4 Tips To Ace An Informational Interview

4 Tips To Ace An Informational Interview

You’ll hear the word "networking" quite often in Washington, D.C. I myself have heard it from many people: my supervisor, my TWC LEAD Instructor, and even more often, my colleagues. Being a “young professional” requires you to open your network and when you're in a big city like D.C. this seems even more important.

 

TWC encourages students to always reach out and connect with new people. One of the assignments that every student has to do is to conduct two informational interviews. Now, this might sound like an uncomfortable task to a lot of students who are more reserved and shy. So, I’m dedicating this blog post to some tips that might help you ease through these interviews.

 

1. Do Your Homework

And by that, I mean do some research. Choose the people you’re going to interview wisely, because this is a great opportunity for you to connect with someone who is in your field of interest. Once you already have your people in mind, get to know them through their LinkedIn, Google search, and their company’s website.

 

This is a good way for you to get a better idea of the people you’ll be talking to, and you might even find someone interesting or in common with you so that you can use it to connect with them more easily. For example, one of the people I interviewed is a CEO of a finance firm specializing in services to the agriculture sector. Because I was born in Vietnam, a very agrarian country, we had a lot to talk about and the conversation was very natural thanks to our common knowledge.

 

Courtesy of Lynda.com

 

2. Show Up Prepared

Come prepared with questions and a serious attitude. It’s always good to have some fixed questions in your pocket that you can fall back on, in case the conversation goes into a dead end. It also shows that you are prepared and know what you’re doing.

 

Carrying a serious attitude with you to an informational interview is very important. Treat this interview as no less important than a job interview because you never know when an informational interview might open doors for a lot of opportunities in the future.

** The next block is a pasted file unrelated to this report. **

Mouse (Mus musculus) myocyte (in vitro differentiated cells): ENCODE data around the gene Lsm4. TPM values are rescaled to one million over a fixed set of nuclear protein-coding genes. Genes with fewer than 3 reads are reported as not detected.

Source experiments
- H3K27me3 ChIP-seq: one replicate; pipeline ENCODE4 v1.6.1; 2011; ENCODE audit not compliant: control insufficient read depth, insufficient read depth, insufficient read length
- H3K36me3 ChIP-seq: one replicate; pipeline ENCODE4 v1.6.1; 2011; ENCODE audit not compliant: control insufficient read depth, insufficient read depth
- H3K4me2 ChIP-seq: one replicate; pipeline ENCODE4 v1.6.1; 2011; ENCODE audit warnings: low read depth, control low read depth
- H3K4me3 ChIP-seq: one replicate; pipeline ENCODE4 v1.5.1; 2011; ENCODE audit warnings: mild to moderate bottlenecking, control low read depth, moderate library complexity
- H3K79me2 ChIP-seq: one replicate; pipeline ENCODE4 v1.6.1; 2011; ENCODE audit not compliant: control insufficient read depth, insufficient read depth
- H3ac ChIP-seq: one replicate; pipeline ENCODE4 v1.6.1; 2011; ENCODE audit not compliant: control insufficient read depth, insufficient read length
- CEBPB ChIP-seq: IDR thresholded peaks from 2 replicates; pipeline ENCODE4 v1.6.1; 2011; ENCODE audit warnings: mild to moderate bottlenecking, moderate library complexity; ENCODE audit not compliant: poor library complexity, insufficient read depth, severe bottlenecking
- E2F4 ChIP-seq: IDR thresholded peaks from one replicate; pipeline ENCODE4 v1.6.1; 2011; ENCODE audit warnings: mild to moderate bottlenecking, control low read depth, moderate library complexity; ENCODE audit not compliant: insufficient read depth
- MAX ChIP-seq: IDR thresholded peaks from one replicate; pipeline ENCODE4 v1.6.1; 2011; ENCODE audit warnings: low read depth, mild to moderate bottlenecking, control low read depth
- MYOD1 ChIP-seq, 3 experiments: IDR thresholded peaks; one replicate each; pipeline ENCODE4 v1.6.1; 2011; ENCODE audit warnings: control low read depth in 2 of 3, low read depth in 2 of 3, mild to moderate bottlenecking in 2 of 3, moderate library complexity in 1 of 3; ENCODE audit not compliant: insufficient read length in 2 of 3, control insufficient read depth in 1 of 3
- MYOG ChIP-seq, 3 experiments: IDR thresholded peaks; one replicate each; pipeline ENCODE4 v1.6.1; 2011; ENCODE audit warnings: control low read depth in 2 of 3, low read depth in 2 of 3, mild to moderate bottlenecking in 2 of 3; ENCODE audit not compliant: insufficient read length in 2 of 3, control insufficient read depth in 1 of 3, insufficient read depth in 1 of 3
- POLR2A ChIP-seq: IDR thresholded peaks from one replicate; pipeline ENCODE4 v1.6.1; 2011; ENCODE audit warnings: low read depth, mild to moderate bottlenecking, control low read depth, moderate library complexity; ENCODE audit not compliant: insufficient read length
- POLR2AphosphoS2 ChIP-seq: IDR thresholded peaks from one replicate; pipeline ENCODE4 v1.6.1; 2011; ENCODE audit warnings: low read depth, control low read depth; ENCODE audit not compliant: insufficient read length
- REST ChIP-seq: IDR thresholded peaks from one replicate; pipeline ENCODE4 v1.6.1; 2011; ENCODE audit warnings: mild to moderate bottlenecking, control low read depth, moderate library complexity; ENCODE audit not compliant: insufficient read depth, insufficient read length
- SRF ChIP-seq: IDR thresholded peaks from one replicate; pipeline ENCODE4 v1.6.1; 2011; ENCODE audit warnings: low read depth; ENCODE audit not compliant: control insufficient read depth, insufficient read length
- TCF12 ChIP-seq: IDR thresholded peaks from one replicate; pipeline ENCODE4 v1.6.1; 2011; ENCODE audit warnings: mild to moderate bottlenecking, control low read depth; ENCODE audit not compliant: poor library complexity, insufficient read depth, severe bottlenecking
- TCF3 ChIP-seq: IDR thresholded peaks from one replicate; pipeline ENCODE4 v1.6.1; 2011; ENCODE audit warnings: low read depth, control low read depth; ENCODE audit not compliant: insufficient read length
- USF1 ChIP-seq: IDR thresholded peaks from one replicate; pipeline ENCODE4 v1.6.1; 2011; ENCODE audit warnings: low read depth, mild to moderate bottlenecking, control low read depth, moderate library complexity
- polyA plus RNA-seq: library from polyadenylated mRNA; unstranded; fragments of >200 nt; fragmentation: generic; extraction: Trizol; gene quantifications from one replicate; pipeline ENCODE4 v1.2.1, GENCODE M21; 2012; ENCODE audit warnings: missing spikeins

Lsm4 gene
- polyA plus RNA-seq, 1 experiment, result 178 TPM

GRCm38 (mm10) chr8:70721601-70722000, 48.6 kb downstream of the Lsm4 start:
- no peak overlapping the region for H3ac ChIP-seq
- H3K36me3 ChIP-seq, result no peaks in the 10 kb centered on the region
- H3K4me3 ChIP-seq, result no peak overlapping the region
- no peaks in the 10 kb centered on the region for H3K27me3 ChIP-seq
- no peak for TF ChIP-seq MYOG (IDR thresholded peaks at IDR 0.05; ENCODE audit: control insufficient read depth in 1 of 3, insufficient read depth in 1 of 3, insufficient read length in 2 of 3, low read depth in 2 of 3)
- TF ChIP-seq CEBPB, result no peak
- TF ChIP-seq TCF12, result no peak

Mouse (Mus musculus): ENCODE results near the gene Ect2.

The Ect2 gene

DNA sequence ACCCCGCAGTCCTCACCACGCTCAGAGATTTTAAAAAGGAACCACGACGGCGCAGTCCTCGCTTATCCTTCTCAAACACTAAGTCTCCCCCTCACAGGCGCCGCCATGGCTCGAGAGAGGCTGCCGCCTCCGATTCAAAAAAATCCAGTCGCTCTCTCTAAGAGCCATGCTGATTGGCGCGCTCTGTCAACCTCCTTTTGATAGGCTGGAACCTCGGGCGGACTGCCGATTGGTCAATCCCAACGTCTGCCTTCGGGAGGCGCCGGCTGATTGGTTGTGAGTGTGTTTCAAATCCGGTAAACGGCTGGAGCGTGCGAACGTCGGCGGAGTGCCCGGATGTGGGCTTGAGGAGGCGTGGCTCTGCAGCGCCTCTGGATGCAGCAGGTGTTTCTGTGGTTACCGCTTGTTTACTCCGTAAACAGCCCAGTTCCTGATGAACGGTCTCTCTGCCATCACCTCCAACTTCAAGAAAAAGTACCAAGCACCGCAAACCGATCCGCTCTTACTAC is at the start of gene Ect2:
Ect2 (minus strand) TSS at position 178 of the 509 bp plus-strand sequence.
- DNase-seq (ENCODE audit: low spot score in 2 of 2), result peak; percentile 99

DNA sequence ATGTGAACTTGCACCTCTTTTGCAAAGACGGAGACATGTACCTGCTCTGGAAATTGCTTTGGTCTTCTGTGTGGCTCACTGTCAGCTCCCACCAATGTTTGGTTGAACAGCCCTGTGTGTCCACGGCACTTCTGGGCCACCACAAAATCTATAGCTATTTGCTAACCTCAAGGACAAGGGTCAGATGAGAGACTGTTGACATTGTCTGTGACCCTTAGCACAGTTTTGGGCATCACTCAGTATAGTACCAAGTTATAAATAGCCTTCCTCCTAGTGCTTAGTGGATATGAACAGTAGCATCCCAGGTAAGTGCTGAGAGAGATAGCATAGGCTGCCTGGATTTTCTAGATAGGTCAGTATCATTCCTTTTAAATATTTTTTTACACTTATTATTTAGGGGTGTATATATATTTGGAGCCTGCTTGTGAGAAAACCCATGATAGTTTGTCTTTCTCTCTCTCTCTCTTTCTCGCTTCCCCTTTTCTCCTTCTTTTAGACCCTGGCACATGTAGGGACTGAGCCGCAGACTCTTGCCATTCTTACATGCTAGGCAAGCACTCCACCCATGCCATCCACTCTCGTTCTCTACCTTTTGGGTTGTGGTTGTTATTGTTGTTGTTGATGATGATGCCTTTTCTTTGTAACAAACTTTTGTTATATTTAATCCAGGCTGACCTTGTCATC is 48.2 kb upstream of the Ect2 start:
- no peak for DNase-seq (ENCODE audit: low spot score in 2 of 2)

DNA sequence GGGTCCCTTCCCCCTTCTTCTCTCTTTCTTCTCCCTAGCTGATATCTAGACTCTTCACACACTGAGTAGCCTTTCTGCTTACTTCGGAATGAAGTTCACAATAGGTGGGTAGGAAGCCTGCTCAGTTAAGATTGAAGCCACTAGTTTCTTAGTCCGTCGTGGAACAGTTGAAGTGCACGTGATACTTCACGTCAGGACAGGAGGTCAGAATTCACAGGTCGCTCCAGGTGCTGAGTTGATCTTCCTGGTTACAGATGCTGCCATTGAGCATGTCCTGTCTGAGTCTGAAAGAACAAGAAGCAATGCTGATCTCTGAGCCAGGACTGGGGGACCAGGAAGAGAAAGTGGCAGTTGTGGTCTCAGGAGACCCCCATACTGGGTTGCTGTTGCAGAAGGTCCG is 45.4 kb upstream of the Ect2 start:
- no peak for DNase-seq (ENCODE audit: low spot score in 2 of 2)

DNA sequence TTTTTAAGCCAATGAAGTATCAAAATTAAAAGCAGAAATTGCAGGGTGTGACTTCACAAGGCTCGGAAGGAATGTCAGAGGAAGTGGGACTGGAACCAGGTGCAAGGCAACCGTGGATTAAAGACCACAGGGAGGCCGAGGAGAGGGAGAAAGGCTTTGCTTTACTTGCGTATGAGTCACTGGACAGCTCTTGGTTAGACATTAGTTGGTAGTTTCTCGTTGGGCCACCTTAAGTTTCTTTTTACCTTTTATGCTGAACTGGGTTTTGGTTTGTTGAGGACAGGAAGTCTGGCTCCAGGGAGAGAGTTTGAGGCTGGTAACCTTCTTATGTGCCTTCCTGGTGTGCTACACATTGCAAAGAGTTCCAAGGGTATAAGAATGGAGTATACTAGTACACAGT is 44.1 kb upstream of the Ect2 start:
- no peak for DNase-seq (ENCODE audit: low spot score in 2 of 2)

3. Dress To Impress

It is unquestionable that first impression is crucial, and first impressions are often based on the way you look. It is always better to overdress than to underdress and business casual attire or more is recommended. Dressing nicely also shows respect to the person you’ll be talking to. Not to mention that you’ll feel much more confident in yourself when you are dressed in a nice outfit.

 

This ties tightly to the serious attitude that I mentioned above. If the people you’re interviewing see that you are prepared appearance-wise and attitude-wise, it’s more likely that you’ll leave them with a very good first impression.

 

Courtesy of Purdue CCO

 

4. Don’t Forget To Show Gratitude

Remember, you are asking these people for an interview and they do you a favor by sparing their time and answering your questions. Show your gratitude by sending an email the day of the interview (or a day later). Mailing a handwritten thank you note later on is even better. Gratitude goes a long way! You’ll stand out as a thoughtful person if you remember to do this one small action.

 

I hope that these tips will help you prepare yourself for your future informational interviews. You may be surprised where these opportunities might take you. Good luck! And see you next week.

 

Read Sean's previous blog posts

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